Add a little light. . .
and Voila, bathed now in full warm radiant color!
Amazing what a little light on the subject, or in this case, under the subject, can do!!

Which brings us to the quote by the 13th century Persian poet, Rumi. . .
I think most of us would be hard pressed to agree with the afore mentioned sentiment “what hurts us, blesses us.” Not unless some of us like that sort of thing and then I think that just brings up an area that deals in negative psychology, human behavior, masochism. . . and that is certainly not where I’m wishing to go this morning.. .

Now back to darkness and blessings. . .
St John of the Cross, the 16th century Spanish Mystic, wrote extensively on this very subject in both his Ascent of Mount Carmel as well as the follow-up, the Dark Night of the Soul
With the latter acting as a balm to ones tried and tired soul, albeit a bit heavy and deep to wade through. The language is of the poetic and very deep indeed. Remember, we’re talking about mysticism which is indeed rooted in a deep internal journey to the discovery of a relationship with God as Creator on a level other than the obvious and more than what most of us tend to be familiar with.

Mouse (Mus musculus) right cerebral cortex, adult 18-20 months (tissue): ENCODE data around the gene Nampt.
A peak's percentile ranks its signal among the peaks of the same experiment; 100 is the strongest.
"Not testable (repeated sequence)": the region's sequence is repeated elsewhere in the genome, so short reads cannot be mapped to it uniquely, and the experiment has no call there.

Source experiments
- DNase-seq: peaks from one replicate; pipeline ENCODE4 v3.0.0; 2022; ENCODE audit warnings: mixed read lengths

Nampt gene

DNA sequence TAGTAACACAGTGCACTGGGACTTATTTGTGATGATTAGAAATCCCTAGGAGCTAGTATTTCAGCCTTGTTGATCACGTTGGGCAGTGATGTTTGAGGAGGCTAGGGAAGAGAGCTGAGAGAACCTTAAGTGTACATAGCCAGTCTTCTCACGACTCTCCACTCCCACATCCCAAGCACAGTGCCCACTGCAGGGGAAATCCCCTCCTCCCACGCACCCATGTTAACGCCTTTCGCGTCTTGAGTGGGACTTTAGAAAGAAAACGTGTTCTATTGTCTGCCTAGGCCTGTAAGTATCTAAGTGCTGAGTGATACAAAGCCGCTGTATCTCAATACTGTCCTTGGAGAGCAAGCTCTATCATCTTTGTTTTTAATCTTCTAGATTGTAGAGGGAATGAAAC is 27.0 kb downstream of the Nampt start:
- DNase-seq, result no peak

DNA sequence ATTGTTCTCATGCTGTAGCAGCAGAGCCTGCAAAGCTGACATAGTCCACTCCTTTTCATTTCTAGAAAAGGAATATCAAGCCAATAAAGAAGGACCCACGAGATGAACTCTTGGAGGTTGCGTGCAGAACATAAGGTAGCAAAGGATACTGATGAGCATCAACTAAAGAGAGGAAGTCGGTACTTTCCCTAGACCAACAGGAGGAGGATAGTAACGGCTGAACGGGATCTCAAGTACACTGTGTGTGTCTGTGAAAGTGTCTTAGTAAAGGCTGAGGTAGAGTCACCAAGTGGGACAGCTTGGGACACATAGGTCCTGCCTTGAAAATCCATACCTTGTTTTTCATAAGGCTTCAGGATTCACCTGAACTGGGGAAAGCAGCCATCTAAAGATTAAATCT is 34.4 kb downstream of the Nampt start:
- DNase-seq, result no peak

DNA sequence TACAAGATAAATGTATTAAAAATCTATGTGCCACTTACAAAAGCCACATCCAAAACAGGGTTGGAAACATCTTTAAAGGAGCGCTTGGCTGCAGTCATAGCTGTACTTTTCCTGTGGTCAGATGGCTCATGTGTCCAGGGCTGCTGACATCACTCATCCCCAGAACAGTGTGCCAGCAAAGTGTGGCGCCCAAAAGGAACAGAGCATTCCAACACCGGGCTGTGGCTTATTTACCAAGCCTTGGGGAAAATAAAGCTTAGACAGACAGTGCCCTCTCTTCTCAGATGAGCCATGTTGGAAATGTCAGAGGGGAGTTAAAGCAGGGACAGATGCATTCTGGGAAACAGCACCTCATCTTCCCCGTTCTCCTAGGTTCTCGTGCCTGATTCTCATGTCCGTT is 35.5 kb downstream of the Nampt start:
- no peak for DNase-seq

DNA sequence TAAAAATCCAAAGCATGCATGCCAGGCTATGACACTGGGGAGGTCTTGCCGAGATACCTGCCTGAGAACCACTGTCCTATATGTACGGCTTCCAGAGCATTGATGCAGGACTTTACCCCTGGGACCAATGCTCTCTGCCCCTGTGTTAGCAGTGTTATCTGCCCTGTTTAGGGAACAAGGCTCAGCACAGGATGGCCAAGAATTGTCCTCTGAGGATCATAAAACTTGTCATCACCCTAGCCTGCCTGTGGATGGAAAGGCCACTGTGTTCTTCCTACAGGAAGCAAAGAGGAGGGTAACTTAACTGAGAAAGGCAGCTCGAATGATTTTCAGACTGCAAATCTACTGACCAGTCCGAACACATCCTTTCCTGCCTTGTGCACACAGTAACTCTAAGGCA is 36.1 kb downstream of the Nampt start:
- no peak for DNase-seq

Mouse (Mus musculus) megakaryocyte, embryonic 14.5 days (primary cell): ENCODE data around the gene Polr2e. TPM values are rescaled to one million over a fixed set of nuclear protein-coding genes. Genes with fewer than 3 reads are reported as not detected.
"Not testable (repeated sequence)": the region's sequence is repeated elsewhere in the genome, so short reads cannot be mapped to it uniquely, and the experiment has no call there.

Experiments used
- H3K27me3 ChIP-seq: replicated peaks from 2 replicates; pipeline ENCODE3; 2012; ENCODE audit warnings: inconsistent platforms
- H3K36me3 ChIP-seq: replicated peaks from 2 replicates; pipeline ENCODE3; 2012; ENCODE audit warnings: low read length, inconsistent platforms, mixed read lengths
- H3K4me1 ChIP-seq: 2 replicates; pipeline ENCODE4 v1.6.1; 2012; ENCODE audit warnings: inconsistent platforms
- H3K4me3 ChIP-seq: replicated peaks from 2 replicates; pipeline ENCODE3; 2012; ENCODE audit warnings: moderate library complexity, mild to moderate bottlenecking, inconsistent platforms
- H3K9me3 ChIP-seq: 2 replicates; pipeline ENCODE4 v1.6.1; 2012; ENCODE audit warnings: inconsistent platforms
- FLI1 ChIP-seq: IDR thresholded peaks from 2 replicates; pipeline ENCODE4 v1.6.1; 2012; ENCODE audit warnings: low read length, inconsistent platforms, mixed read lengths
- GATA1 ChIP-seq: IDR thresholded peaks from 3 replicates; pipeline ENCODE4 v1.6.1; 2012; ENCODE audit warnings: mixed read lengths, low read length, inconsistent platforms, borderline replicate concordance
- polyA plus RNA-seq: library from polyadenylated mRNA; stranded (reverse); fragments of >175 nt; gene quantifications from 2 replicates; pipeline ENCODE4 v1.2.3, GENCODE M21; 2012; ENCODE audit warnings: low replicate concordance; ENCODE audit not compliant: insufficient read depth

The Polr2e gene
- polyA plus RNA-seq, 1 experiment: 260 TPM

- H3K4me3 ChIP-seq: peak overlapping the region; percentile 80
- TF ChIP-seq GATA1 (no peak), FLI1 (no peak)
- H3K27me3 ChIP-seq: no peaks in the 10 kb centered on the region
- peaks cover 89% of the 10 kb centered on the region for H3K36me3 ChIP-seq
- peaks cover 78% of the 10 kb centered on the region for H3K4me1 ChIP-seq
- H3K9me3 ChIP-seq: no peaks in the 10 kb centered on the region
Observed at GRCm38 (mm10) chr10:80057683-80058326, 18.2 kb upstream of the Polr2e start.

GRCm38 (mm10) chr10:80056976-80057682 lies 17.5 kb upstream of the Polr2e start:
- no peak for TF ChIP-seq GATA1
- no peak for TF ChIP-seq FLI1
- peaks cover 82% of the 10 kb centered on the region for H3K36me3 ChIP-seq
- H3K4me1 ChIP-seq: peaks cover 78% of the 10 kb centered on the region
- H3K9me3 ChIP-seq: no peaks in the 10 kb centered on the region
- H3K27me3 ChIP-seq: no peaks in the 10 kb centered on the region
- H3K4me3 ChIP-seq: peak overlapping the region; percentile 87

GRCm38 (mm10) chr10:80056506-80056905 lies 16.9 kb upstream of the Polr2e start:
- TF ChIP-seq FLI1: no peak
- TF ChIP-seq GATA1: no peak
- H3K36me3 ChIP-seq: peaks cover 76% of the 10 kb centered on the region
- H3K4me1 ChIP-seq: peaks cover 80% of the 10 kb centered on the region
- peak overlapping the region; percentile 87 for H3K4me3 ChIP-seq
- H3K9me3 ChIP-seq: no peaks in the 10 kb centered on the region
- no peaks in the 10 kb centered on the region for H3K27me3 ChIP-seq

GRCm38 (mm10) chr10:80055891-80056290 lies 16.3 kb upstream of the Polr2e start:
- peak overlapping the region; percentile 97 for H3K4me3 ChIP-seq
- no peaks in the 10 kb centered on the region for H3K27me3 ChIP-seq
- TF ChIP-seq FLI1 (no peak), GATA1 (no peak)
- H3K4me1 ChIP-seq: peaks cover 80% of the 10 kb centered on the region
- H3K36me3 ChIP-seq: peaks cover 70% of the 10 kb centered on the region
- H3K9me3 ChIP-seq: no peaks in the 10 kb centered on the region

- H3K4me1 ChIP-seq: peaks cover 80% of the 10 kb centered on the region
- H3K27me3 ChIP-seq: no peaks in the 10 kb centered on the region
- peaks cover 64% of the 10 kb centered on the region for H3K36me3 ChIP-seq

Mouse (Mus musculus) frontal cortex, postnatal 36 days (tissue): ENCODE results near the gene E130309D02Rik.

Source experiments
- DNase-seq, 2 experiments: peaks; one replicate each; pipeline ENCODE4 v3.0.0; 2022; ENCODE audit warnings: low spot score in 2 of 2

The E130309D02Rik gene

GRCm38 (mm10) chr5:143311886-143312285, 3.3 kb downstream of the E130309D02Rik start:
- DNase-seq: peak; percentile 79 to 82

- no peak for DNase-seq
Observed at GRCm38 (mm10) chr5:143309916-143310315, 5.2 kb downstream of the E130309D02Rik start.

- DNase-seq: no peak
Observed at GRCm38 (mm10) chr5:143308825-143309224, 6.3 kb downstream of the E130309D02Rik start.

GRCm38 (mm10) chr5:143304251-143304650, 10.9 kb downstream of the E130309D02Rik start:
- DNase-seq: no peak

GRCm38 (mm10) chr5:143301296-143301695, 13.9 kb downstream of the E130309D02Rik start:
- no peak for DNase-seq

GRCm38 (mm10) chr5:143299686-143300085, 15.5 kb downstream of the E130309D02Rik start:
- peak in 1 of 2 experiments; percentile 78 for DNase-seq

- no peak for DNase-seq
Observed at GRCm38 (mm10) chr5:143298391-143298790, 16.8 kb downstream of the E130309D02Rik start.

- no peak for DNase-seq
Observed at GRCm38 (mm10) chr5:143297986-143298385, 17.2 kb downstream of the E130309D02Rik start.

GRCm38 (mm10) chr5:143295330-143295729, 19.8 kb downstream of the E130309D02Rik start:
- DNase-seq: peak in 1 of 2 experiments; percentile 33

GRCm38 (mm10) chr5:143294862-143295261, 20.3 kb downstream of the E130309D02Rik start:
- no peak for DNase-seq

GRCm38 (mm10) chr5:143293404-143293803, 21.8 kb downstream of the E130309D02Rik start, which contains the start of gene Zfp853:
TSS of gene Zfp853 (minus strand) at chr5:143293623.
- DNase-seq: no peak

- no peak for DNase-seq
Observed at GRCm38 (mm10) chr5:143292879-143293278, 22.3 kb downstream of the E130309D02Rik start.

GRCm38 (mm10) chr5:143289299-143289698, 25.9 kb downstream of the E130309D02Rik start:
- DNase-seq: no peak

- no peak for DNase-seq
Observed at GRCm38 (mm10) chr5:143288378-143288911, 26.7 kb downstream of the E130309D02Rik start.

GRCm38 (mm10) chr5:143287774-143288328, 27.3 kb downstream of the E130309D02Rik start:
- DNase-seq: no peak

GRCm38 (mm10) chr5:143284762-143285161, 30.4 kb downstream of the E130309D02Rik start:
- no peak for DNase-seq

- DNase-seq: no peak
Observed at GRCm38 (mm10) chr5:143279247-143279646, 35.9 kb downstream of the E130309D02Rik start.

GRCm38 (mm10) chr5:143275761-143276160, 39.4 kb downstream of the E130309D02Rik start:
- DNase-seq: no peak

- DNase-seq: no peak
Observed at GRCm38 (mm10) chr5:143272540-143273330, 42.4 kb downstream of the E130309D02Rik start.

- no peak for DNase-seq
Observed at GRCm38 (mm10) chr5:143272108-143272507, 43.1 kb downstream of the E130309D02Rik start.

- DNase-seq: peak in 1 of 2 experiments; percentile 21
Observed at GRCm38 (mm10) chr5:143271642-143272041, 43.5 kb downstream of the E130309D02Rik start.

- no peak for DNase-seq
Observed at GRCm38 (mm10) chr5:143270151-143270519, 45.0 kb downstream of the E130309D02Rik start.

It is this very “book” and of St John of the Cross himself, in which Karol Wojtyla, a once young Polish catholic priest, chose to write his dissertation– actually writing it in Spanish as to fully understand and appreciate the original translation of St John’s work. We should note that this young priest later went on to become Pope John Paul II.

I dare say we have all suffered through dark nights of the soul throughout our lives at some time or another. Sometimes these dark times seem to last an eternity. Other times, thankfully, they are brief encounters. It is my experienced belief that those of us who are deep feelers, meaning those who internalize a great deal as well as those who tend to ruminate over much of life, tend to be a bit more inclined to these darker bouts.